Americans preach egalitarianism, but democracy makes it hard for minorities to win.
Changing Minds, If Not Hearts explores political strategies that counteract the impulse of racial majorities to think about racial issues as a zero-sum game, in which a win for one group means a loss for another.
James M. Glaser and Timothy J. Ryan argue that, although political processes often inflame racial tensions, the tools of politics also can alleviate conflict. Through randomized experiments conducted in South Carolina, California, Michigan, Mississippi, Oklahoma, and New Jersey, Glaser and Ryan uncover the racial underpinnings of disputes over affirmative action, public school funding initiatives, Confederate flag displays on government buildings, reparations, and racial profiling.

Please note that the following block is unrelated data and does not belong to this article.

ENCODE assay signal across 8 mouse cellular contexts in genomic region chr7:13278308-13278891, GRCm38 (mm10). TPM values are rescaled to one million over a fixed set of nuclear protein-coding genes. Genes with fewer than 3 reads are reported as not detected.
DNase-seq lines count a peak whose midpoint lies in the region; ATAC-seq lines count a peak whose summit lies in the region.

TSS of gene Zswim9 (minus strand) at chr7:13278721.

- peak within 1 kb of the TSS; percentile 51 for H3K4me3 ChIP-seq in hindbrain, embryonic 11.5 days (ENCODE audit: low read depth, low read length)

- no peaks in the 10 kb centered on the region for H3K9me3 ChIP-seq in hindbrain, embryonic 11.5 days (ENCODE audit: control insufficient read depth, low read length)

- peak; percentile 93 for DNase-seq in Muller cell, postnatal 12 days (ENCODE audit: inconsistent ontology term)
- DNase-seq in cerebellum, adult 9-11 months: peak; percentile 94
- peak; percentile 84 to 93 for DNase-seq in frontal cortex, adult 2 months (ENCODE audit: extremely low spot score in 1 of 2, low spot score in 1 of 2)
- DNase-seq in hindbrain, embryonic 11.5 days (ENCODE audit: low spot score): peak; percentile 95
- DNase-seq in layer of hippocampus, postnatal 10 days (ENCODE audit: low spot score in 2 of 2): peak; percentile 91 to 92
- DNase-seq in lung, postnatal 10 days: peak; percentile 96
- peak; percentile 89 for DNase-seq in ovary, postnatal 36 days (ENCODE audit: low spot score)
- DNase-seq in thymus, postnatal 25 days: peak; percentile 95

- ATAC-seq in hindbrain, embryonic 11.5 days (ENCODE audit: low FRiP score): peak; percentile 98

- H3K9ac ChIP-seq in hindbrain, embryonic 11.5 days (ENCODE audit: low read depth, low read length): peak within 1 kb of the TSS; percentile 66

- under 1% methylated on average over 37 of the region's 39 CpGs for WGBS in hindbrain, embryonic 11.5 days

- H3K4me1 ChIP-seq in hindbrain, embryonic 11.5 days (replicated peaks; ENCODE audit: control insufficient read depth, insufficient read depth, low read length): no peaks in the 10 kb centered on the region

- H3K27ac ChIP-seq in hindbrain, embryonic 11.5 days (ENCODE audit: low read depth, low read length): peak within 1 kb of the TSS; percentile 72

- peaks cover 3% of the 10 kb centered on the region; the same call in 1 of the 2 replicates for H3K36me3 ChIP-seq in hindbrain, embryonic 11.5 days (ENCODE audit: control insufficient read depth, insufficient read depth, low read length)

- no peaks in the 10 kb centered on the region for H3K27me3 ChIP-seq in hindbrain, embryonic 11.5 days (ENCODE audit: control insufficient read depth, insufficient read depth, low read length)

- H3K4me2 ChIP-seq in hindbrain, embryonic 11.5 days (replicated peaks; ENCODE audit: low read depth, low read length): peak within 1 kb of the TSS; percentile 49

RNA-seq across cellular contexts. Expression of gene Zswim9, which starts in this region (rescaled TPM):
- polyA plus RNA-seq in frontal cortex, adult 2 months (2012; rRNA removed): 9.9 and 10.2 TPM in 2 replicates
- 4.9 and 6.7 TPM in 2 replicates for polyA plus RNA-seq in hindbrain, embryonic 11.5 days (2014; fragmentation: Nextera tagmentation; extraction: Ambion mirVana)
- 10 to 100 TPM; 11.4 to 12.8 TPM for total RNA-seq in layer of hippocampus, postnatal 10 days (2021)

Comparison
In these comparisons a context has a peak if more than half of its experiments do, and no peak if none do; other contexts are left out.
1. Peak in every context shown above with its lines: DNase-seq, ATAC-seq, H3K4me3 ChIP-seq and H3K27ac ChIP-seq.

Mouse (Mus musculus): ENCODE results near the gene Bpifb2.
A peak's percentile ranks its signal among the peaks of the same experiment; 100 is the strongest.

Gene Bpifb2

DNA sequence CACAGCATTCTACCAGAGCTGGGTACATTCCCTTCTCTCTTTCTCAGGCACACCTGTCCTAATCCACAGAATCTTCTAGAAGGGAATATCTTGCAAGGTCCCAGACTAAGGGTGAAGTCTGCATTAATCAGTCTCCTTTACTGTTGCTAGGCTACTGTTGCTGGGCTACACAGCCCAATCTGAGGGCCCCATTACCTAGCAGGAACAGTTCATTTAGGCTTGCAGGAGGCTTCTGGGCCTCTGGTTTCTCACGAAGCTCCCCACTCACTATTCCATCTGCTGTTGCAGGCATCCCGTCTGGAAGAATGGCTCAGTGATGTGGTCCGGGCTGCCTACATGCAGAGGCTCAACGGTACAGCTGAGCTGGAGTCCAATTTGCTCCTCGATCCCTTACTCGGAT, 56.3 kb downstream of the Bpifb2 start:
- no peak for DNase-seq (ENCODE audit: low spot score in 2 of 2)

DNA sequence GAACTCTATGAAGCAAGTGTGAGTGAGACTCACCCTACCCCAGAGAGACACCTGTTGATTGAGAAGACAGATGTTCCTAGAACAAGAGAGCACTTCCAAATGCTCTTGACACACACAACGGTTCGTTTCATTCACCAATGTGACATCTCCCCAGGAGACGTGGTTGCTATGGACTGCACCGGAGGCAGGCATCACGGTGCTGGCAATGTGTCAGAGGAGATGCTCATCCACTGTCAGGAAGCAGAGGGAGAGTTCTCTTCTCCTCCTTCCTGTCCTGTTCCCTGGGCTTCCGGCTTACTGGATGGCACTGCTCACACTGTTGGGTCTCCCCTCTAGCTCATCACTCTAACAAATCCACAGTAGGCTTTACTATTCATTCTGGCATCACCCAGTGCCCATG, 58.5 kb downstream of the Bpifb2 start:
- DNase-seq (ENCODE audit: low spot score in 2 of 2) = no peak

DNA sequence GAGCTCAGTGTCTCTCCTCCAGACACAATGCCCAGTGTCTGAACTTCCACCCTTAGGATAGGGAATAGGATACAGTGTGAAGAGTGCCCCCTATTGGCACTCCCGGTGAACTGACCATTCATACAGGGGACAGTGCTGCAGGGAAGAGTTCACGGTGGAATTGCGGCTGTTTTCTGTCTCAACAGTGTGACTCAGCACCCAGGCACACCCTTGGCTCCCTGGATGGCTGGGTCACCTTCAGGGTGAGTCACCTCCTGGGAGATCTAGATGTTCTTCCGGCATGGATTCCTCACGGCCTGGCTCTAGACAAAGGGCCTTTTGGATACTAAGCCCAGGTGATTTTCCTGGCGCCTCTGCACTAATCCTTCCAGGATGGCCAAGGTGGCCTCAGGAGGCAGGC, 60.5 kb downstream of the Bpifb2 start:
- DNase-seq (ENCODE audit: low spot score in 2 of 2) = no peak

The authors examine whether communities rife with conflict endorse different outcomes when issues are cast in different terms-for example, by calling attention to double standards, evoking alternate conceptions of fairness and justice, or restructuring electoral choices to offer voters greater control.
Their studies identify a host of tools that can help overcome opposition to minority interests that are due to racial hostility.
Even in communities averse to accommodation, even where antipathy and prejudice linger, minorities can win. With clearly presented data and compelling prose, Changing Minds, If Not Hearts provides a vivid and practical illustration of how academic theory can help resolve conflicts on the ground.